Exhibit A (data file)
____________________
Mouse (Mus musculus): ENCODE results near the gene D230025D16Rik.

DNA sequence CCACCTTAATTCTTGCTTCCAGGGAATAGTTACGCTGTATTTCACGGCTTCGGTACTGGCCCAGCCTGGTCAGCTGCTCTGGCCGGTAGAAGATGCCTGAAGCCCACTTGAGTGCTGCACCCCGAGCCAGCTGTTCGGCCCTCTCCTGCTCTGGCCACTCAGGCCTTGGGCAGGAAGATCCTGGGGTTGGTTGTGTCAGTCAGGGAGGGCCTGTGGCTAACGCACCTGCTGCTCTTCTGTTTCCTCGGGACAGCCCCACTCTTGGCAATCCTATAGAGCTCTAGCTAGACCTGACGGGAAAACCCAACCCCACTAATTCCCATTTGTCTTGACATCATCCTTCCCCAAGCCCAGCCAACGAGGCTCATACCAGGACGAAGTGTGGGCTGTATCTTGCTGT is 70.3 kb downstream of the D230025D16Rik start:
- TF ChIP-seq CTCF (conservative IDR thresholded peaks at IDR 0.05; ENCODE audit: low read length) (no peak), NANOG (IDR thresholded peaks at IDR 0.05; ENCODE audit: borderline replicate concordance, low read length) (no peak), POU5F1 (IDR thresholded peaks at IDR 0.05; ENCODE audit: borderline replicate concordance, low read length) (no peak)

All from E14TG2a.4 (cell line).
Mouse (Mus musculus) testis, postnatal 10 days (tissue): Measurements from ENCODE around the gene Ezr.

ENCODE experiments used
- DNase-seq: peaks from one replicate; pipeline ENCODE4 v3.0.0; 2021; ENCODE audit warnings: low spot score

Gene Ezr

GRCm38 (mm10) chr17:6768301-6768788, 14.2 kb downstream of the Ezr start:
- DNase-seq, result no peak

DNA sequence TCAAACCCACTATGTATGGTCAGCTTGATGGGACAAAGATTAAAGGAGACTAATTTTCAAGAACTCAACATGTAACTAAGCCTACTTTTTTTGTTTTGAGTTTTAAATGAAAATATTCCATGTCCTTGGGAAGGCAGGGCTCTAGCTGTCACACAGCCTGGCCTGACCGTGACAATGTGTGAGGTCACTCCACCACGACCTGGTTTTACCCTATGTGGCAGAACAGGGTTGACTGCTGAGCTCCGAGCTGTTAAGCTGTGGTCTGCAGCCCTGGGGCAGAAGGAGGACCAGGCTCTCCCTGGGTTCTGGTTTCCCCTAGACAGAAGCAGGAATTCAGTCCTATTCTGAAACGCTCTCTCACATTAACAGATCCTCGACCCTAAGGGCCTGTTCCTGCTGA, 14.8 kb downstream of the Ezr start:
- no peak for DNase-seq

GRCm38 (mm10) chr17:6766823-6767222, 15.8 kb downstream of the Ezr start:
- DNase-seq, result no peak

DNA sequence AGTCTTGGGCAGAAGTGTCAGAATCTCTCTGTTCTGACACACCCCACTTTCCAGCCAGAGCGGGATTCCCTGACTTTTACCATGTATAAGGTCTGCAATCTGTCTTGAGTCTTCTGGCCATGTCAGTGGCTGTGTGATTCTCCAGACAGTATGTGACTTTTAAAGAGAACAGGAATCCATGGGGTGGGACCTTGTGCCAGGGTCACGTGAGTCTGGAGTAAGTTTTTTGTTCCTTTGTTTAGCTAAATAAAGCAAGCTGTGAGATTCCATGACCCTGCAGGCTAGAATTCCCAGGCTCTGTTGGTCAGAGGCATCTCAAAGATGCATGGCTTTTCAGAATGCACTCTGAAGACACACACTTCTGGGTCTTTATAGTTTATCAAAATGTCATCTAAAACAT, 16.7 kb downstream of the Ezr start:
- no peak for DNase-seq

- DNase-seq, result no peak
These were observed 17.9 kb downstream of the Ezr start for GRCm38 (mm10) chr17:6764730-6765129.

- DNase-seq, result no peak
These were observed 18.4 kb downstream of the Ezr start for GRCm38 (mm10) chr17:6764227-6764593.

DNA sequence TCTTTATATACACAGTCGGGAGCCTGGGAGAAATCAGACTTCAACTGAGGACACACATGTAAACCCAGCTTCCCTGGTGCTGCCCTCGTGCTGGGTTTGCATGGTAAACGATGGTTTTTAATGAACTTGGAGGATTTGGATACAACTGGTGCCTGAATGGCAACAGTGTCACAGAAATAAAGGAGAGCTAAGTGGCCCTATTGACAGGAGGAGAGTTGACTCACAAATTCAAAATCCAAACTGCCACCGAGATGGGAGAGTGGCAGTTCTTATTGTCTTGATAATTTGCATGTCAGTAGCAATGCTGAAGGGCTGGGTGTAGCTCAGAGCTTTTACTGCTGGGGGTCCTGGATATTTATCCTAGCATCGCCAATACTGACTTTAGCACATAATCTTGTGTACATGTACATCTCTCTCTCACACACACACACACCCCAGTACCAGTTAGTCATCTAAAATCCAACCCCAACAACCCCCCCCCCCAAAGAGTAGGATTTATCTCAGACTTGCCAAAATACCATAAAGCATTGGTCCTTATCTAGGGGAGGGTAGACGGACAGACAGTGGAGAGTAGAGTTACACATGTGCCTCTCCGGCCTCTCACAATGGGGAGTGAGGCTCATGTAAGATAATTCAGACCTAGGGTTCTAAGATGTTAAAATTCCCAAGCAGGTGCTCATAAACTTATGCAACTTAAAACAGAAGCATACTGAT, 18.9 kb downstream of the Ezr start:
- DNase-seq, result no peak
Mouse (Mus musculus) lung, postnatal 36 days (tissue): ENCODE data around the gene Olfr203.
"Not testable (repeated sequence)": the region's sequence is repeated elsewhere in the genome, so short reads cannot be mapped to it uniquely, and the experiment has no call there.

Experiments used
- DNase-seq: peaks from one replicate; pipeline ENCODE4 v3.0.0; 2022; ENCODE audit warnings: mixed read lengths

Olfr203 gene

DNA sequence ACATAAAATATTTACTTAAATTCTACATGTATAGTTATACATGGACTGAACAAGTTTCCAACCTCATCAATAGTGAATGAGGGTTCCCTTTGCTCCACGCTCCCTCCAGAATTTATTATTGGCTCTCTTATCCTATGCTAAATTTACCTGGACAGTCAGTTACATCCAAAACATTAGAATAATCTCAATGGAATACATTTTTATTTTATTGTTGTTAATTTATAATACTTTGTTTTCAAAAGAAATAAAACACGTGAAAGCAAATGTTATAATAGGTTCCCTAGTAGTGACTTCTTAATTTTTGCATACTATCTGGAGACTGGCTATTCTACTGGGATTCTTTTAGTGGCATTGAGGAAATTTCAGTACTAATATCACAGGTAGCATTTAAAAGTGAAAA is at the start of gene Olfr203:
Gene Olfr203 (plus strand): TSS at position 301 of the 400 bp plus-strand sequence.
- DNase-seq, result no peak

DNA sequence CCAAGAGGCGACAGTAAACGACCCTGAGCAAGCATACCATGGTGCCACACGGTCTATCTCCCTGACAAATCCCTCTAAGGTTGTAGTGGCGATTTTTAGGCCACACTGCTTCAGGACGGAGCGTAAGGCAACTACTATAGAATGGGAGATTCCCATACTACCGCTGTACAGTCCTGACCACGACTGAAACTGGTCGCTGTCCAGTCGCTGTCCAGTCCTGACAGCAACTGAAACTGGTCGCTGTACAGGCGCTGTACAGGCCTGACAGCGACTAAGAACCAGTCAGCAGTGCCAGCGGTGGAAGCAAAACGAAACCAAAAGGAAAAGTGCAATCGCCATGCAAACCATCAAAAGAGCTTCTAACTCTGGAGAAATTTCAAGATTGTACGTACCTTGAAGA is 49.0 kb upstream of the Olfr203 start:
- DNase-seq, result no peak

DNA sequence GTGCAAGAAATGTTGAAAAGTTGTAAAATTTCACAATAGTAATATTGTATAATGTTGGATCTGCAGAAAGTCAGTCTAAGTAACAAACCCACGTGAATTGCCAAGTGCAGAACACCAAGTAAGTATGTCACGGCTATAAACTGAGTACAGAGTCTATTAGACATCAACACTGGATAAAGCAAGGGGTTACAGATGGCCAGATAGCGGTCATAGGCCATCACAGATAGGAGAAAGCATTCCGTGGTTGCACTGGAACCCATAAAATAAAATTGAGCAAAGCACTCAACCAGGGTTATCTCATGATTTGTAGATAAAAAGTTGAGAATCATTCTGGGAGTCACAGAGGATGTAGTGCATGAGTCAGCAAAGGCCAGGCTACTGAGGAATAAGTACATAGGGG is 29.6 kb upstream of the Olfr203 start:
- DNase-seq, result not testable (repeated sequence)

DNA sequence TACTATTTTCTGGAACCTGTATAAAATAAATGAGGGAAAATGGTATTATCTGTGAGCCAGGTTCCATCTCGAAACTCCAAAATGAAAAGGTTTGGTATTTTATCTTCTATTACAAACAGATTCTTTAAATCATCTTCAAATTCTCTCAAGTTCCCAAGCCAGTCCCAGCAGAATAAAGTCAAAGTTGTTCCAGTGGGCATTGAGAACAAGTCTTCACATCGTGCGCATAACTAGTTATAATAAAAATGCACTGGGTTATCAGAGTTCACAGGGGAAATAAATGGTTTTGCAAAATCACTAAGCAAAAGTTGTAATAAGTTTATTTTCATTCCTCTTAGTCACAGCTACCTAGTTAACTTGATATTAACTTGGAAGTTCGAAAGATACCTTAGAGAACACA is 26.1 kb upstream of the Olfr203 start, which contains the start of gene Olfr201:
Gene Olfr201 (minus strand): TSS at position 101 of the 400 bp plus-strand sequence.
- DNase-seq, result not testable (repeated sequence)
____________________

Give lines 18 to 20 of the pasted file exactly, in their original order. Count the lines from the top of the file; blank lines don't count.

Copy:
These were observed 17.9 kb downstream of the Ezr start for GRCm38 (mm10) chr17:6764730-6765129.

- DNase-seq, result no peak
These were observed 18.4 kb downstream of the Ezr start for GRCm38 (mm10) chr17:6764227-6764593.